Coconut water may be the new “it” beverage, but is it really better for you than regular water?
Energy Upper
Credit: Levi Brown

Numerous health claims are helping launch coconut water as the “It” drink for health, aging, and exercise. But the big question: does it deliver? Not exactly. While the liquid extracted from young (green) coconuts does sport less sugar than fruit juice, it’s no superfood. Here’s a quick recap of what to expect from this tropical newcomer.

Sports Drink. Yes.

For the prolonged exerciser who needs to replace some of the sodium lost in sweat, coconut water is too low in sodium to be of much help. But for the average Joe or Jane “working-out” for an hour or less, it’s an ok rehydration drink, no better or worse than any other sports beverage or plain water. On the plus side: A cup of the 60-calorie beverage delivers a good source of the mineral potassium, something missing from the diets of people who don’t eat many veggies.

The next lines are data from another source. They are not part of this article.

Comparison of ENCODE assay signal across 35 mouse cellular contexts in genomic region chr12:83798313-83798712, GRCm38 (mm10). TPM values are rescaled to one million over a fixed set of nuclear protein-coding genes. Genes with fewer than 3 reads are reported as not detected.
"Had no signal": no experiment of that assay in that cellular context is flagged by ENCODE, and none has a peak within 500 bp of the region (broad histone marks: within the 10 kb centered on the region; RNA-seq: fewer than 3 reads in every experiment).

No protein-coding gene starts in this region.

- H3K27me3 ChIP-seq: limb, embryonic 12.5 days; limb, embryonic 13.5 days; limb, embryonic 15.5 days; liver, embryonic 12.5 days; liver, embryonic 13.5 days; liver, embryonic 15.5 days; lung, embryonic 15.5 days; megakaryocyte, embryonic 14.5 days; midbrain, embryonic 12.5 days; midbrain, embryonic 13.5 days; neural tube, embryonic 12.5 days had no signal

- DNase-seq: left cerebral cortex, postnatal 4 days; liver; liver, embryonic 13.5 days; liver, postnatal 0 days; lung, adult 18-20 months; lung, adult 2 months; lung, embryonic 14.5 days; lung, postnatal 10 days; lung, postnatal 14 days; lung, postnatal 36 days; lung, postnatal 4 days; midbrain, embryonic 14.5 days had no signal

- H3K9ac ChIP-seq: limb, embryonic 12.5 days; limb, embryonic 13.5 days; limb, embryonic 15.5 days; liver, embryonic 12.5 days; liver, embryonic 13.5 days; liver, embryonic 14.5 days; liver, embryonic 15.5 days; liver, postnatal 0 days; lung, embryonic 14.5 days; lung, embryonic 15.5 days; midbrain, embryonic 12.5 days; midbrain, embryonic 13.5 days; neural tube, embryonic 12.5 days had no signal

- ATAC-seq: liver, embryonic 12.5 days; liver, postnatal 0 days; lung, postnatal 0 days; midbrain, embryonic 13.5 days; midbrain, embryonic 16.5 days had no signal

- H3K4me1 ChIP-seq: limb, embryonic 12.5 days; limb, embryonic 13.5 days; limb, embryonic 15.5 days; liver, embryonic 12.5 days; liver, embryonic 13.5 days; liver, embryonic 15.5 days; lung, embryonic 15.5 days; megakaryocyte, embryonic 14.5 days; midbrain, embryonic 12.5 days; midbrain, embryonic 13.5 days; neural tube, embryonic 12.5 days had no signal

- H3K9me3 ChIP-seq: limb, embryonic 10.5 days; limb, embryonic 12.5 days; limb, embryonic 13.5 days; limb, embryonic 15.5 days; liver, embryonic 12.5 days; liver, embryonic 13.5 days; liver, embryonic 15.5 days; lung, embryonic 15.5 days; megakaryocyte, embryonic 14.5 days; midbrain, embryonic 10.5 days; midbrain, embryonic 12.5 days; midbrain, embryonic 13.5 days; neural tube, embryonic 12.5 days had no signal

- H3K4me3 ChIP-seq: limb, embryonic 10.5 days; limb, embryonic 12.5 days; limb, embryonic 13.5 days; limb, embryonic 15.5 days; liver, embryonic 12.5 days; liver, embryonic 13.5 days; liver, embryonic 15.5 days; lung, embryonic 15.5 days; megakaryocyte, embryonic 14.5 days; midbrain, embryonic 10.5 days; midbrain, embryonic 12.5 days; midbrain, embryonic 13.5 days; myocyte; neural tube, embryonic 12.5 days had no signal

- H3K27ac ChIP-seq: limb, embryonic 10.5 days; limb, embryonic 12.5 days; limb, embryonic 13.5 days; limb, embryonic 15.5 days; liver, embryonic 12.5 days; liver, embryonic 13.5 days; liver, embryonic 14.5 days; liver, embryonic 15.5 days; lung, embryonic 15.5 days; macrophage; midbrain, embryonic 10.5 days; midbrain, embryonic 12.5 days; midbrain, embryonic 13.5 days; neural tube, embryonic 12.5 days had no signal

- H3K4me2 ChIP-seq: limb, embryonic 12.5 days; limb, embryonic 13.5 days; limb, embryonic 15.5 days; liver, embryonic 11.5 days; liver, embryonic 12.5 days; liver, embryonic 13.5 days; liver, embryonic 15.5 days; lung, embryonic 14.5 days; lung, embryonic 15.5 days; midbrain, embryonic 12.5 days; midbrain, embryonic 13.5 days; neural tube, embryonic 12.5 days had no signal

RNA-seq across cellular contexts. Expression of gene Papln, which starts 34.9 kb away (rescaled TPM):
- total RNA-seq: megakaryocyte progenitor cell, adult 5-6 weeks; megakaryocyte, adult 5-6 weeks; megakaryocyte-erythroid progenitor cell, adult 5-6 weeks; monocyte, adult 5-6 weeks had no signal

Hangover Cure. No.

Google “hangover cure” and coconut water pops up often as a remedy for a spirited night of overindulgence. Problem is, the advice is all anecdotal. Not a shred of scientific proof helps prove this urban myth.

Cancer Fighter. No.

While it’s rich in antioxidants like the mineral selenium, coconut water is a no-go as a cancer-fighter according to the American Institute for Cancer Research. The main reason: no hard research to back up the claim.

Cholesterol Lowering Agent. Too early to tell.

A couple of small studies with animals show that coconut water can help lower lipid levels in rats fed fat and cholesterol enriched chow. But it’s a giant leap to go from preliminary research with animals to saying coconut water could lower cholesterol levels in people eating high-fat, high-cholesterol diets. Stay tuned.

Recipe: Energy Upper

This smoothie recipe features coconut water that’s blended with canned lychees and frozen peaches and provides a source of natural fruit sugars to give you a boost.